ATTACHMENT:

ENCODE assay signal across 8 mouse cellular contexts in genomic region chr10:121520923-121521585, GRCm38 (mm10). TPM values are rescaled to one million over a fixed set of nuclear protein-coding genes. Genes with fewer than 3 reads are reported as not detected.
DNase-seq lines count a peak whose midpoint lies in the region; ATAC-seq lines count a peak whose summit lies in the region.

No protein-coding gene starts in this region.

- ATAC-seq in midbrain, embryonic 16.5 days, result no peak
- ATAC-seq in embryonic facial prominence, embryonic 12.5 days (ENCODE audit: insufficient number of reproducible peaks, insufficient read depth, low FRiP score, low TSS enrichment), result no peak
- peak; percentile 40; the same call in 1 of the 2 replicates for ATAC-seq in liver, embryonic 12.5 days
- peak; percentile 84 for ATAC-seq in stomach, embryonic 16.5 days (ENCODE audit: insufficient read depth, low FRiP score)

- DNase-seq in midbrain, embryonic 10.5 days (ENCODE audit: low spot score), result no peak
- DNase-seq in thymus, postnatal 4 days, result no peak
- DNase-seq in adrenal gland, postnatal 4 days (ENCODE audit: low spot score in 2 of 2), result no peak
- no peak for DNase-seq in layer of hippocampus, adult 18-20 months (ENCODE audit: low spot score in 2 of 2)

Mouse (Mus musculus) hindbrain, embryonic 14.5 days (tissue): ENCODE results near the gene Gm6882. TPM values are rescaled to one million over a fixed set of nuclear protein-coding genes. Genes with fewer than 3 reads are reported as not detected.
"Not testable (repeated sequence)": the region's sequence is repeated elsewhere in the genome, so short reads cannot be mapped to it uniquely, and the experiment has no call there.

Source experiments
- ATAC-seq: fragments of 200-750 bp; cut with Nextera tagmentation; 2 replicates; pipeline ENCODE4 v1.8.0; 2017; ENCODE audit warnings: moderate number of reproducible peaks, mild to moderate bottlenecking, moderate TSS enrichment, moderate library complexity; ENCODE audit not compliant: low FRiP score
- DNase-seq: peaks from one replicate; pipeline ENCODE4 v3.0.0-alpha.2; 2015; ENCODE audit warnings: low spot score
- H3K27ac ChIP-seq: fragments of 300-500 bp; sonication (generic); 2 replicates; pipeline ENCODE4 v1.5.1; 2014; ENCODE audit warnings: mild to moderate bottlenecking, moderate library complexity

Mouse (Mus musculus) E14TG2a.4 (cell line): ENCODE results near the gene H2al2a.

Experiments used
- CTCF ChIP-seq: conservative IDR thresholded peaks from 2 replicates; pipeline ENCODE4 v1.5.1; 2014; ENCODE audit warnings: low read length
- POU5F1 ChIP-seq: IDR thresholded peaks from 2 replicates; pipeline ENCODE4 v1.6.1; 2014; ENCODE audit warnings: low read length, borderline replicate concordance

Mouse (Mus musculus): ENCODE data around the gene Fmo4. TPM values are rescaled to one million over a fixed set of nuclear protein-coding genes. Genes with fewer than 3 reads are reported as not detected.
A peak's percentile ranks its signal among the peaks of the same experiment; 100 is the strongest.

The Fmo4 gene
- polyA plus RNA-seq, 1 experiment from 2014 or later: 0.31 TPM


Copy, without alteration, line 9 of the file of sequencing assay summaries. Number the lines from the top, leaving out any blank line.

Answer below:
- DNase-seq in thymus, postnatal 4 days, result no peak